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Feds Say Brothers Conned Millions from Trinity Christian Academy Teachers and Parents

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There are few certainties in life, but this is one of them: If a person offers you a thousand percent return on an investment, you have on your hands a scam. And there's about a thousand percent chance someone will end up in court.

Yet two brothers, Terry Wiese of Little Elm and Scott Wiese of Temecula, California, somehow successfully convinced a group of investors, many of them reportedly parents and employees from Trinity Christian Academy in Addison, they would see "extreme" returns on investments in an internet telephone company called Usee, Inc., which they described as a "lifestyle tele-media company," according to SEC filings.

Between September 2009 and December 2010, the brothers raised about $6 million from nearly 80 investors, promising fat returns that never materialized. Then, you guessed it, almost all of the investors in the Little Elm-based company lost out. As of Monday, the brothers became tied up in litigation with the SEC. Two slightly luckier investors made some money from funds provided by other investors.

There was no legitimate established manner of turning a profit. "Usee had no business from which to generate any returns to investors," says an SEC release first reported by Courthouse News.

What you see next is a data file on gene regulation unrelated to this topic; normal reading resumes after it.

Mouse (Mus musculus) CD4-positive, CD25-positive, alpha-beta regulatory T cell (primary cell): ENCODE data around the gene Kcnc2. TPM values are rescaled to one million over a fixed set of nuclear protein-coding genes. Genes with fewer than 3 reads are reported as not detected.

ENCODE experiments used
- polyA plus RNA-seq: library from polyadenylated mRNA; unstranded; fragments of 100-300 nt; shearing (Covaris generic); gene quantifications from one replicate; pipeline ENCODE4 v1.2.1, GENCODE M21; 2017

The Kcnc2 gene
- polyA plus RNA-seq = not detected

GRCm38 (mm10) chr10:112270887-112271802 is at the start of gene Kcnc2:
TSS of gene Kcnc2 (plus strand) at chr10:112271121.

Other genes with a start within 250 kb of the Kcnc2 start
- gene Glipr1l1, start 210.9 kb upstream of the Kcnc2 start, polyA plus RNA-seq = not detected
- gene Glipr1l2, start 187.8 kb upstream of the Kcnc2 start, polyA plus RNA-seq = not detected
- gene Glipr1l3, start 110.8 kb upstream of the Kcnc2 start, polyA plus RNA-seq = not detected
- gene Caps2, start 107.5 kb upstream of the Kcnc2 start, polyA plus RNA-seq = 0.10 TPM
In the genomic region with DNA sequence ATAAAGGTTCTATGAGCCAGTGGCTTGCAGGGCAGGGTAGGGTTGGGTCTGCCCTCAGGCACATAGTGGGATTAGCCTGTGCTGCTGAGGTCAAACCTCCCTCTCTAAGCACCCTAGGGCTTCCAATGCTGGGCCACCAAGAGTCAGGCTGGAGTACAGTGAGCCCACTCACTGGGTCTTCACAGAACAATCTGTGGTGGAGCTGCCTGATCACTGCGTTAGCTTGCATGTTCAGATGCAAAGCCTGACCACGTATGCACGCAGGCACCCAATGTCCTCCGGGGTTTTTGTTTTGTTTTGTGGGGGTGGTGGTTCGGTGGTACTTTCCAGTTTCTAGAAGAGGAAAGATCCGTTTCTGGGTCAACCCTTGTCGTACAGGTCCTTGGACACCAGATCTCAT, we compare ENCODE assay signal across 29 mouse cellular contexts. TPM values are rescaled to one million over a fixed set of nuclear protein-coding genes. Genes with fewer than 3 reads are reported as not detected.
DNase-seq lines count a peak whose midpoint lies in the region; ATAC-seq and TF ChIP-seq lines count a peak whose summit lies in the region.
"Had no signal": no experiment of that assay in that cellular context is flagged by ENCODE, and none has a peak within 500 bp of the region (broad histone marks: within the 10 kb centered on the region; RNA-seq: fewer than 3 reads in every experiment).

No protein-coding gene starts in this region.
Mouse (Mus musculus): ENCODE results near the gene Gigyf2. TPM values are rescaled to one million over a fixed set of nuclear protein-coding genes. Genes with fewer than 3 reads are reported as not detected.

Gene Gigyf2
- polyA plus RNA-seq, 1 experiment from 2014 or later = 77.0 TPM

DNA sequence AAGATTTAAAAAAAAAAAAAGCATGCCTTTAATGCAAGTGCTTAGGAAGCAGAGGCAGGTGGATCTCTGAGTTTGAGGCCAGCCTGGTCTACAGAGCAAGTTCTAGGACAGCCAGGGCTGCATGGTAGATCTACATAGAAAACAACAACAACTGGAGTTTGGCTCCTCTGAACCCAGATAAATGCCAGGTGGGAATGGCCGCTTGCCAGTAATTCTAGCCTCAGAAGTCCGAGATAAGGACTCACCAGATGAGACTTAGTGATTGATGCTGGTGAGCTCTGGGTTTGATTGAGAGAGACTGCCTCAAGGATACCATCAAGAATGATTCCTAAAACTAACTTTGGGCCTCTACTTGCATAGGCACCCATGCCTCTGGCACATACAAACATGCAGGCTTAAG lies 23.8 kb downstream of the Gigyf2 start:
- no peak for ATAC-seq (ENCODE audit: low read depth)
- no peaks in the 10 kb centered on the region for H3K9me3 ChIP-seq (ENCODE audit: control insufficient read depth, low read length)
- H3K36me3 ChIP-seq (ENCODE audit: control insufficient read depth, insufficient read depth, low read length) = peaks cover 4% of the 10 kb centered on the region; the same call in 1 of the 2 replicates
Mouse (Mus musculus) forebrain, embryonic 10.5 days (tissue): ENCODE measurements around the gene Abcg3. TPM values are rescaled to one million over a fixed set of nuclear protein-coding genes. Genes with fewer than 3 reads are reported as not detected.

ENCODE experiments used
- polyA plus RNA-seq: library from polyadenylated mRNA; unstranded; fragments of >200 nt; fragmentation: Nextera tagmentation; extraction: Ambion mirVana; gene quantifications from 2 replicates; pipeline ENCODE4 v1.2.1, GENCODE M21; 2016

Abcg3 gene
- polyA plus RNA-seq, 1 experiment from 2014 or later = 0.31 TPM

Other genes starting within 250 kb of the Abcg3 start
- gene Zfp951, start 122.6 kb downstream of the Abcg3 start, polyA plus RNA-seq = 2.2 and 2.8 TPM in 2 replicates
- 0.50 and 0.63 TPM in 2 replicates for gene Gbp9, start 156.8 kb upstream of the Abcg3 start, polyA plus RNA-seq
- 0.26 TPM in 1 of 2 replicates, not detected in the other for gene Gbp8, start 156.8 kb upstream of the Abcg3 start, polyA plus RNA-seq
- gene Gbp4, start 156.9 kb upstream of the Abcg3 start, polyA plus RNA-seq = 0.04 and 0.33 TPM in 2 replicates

Making matters worse, the investors were "their friends and families, nearly half of whom are teachers, staff, and parents of students at a Dallas-area Christian private school where Terry Wiese's wife works," according to the SEC filing, referring to Trinity Christian.

The brothers invested funds with a company called NFY Financial Consulting, which made them similarly overblown promises. According to the SEC, the Wieses "failed to conduct due diligence before opening the NFY Escrow Account; and did nothing to verify the legitimacy, feasibility, or reality of the supposed platform trading they anticipated NFY would undertake on Usee's behalf."

And NFY wasn't on the up-and-up either, according to the SEC. The company and its principals are listed by the SEC as "relief defendants" for recovering funds provided them by the Wieses. The SEC suit requests permanent injunction relief and repayment of the nearly $6 million invested in Usee, plus interest, along with a $150,000 penalty for each brother.

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